This summer, a dozen students from New Haven Public Schools will have the chance to discuss Locke and Lincoln in a Yale classroom.
The “Citizens, Thinkers, Writers: Reflecting on Civic Life” program will begin its pilot session this July. The NPHS high-school students participating in this tuition-free program will engage in a two-week seminar, where they will connect historical writings on civic life to contemporary life in New Haven. During these two weeks, the students will live on campus, participating in supplementary workshops and activities. Citizens, Thinkers, Writers — which will focus on participants who are future first-generation college students — is led by the University’s Humanities Program through Yale’s Pathways to the Arts & Humanities initiative. The program will remain small this summer while establishing its footing, said Humanities Program chair Bryan Garsten, who is spearheading Citizens, Thinkers, Writers.
Garsten said he is seeking avid readers and thinkers who “are interested in talking about big human questions.” He said he and other program administrators have reached out to teachers and librarians to recommend and nominate students. Students can apply for admission into the seminar until March 15.
“This a very modest initiative to do small things that remind us that we live in a particular place and have responsibilities to that particular place,” Garsten said.
After reading a 2014 op-ed by New York Times columnist Frank Bruni on Columbia University’s Freedom and Citizenship Program for high schoolers, Garsten thought that New Haven would be the perfect place to establish a similar program. Garsten reached out to administrators of the Columbia program, while Director of Undergraduate Studies of Directed Studies Kathryn Slanski sat in on the seminar last summer. This summer, Slanski will teach Yale’s seminar alongside Garsten. Unlike the Columbia program, Citizens, Thinkers, Writers will focus more broadly on humanities rather than political philosophy, Garsten said.
Roosevelt Montas, the director of Columbia’s Center for the Core Curriculum, has taught the Freedom and Citizenship seminar at Columbia in previous summers. He said the new Yale program is one of a handful which have been created — including one at Carthage College that will also begin this summer — since the Columbia program’s inception.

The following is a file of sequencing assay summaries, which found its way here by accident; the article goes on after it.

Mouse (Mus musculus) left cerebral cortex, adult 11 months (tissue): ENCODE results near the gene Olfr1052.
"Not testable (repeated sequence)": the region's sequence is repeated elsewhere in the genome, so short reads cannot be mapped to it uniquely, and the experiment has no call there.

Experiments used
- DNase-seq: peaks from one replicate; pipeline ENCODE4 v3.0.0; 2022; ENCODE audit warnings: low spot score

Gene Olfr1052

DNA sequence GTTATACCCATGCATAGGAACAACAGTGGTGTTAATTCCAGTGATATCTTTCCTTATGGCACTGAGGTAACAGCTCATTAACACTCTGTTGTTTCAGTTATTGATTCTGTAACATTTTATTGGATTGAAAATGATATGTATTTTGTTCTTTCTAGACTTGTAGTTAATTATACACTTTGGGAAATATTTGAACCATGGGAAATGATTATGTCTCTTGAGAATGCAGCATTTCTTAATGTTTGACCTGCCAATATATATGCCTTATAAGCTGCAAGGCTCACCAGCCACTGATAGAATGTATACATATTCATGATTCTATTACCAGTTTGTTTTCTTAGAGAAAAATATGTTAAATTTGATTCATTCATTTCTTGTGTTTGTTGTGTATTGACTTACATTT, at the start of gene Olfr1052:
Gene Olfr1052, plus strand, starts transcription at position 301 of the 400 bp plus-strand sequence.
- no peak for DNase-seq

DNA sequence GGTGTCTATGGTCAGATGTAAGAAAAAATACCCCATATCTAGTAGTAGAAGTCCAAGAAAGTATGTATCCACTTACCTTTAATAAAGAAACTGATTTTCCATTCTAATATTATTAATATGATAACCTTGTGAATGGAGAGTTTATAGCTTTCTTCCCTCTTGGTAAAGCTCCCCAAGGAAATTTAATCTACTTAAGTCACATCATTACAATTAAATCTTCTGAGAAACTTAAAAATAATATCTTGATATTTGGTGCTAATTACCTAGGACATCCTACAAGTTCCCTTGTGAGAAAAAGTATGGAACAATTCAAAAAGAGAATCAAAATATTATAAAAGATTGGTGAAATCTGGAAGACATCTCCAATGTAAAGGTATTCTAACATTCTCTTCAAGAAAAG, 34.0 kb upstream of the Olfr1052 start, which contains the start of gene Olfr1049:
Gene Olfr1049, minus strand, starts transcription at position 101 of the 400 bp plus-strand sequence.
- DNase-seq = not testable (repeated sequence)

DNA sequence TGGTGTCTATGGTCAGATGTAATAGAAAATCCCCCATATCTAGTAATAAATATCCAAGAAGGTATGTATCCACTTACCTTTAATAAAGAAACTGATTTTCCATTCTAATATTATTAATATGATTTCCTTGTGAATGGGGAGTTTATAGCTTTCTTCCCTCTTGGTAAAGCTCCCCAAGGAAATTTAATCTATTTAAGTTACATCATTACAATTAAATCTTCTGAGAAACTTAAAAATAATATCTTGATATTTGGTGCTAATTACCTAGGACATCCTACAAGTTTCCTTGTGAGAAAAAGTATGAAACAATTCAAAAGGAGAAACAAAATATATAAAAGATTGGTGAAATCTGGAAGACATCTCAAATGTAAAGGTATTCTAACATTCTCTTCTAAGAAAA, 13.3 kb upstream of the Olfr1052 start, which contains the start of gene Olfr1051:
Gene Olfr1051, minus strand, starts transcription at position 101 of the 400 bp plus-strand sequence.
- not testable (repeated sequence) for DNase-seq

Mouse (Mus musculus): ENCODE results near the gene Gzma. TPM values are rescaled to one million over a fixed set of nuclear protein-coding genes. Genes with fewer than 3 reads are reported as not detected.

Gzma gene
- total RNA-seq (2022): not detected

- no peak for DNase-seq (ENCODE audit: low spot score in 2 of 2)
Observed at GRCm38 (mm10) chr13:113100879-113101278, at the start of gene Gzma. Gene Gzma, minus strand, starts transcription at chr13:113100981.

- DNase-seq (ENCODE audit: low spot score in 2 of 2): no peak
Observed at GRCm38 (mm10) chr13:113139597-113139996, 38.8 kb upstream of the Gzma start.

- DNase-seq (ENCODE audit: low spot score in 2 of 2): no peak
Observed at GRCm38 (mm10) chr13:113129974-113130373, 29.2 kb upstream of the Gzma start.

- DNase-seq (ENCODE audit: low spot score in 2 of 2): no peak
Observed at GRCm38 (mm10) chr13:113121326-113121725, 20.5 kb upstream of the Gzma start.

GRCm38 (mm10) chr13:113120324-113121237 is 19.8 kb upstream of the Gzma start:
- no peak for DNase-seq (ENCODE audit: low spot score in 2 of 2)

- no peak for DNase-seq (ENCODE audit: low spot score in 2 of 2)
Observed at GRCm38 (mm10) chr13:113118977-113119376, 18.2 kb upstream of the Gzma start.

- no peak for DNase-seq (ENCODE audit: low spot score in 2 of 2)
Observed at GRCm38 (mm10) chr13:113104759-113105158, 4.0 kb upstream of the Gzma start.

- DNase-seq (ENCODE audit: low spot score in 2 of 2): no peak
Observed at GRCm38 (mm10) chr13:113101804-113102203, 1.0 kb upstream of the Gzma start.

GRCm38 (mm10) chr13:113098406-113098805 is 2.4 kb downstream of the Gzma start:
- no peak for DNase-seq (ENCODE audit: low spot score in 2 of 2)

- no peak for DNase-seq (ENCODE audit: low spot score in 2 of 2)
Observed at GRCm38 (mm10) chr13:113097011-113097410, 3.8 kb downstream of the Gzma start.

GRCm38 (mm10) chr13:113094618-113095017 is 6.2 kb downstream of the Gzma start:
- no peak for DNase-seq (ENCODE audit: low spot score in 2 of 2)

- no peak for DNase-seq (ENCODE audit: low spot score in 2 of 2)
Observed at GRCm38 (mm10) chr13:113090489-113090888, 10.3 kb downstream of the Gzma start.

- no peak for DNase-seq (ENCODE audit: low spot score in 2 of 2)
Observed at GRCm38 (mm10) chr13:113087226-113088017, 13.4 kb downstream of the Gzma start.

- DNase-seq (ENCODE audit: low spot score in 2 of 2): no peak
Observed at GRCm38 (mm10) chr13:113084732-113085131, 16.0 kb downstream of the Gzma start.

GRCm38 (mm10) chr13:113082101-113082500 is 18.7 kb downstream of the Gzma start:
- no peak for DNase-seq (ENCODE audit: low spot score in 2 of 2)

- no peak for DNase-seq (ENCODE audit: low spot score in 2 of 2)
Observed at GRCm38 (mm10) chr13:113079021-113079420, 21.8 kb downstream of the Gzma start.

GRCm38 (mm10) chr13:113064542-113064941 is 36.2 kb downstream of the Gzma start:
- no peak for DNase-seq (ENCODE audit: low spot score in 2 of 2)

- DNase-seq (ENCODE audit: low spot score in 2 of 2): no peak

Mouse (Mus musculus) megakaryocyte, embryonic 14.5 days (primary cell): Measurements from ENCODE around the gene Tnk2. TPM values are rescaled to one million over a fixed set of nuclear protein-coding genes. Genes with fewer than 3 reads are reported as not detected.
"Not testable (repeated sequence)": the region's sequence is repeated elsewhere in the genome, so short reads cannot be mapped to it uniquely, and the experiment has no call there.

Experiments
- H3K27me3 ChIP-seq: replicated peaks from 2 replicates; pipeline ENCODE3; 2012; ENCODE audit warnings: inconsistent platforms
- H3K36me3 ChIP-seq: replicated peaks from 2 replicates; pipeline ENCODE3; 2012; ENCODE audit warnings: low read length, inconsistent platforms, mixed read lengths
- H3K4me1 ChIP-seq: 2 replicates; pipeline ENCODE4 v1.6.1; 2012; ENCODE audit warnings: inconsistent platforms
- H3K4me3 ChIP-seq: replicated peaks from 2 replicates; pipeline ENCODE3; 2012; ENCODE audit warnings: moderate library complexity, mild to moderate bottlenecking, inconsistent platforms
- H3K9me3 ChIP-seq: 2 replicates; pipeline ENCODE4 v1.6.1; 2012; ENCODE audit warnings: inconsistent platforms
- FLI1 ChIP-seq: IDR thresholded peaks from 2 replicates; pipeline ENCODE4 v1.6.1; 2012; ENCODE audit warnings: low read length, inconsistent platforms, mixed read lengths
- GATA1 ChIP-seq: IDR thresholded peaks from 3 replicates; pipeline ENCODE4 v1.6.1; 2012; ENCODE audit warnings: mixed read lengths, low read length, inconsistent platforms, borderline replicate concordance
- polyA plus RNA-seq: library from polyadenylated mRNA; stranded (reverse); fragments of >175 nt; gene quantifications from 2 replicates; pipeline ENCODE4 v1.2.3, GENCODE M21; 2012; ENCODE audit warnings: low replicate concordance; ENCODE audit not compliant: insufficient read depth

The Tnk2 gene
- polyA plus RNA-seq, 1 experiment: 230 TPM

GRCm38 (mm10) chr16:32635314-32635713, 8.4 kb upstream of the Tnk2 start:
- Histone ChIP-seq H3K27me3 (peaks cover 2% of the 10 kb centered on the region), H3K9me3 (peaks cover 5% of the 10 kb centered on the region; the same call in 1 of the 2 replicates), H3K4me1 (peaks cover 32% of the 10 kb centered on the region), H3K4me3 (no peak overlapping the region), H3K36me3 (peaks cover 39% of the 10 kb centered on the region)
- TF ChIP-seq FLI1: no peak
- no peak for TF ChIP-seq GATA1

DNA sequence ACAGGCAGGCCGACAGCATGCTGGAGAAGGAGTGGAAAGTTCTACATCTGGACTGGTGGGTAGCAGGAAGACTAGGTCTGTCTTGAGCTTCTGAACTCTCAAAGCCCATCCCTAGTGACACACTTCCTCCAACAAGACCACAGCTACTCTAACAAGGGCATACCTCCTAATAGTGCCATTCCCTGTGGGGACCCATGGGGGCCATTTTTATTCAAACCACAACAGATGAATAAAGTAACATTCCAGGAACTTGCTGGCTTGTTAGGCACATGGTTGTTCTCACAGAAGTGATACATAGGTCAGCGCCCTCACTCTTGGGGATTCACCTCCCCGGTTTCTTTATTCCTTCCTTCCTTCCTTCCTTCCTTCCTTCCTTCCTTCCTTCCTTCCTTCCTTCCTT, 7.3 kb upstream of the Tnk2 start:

“We hope that this becomes a trend,” Montas said. “We hope that many schools do what Columbia and Yale and Carthage are now doing — that is, to make their intellectual wealth available and accessible to underserved high school students in their surroundings.”
When Garsten began investigating other Yale outreach programs to Elm City high schoolers, he realized that though many of the University’s STEM departments collaborate with NHPS, similar outreach was not present within the humanities departments.
Director of Education Studies Lizzy Carroll, who has advised Garsten and his team on the program, said she connected Garsten with Director of Public School Partnerships Claudia Merson in the Office of New Haven and State Affairs. Merson and her department have provided logistical support for Citizens, Thinkers, Writers, such as creating a link between Yale and NHPS.
Merson anticipates that this summer, Citizens, Thinkers, Writers participants will be housed with other Elm City high-school students in Yale’s Pathways to Science Summer Scholars Program. This early experience in residential college living will help them work on interpersonal, nonacademic skills such as rooming with other students and resolving conflicts, Merson said.
Garsten said he has procured funding for the program — the main costs of which are room and board for the students — from Yale’s Humanities Program, but added that he hopes to secure support from outside foundations in future years.
The program staff will also include a graduate-student coordinator and three undergraduate residential assistants. Garsten said he hopes the program will help bridge the intense but separate worlds of extracurriculars and academics in which Yale students often live. Citizens, Thinkers, Writers is still seeking Yale students for the RA positions, he added.
The success of the program will be determined by the students’ engagement in the classroom, Garsten said. He added that ideally, all 12 students will finish the program and apply to college in the fall. After the July seminar, students will continue to receive advising support from the program as they enter their senior year and begin the college application process.
The seminar will run from July 11 to July 22.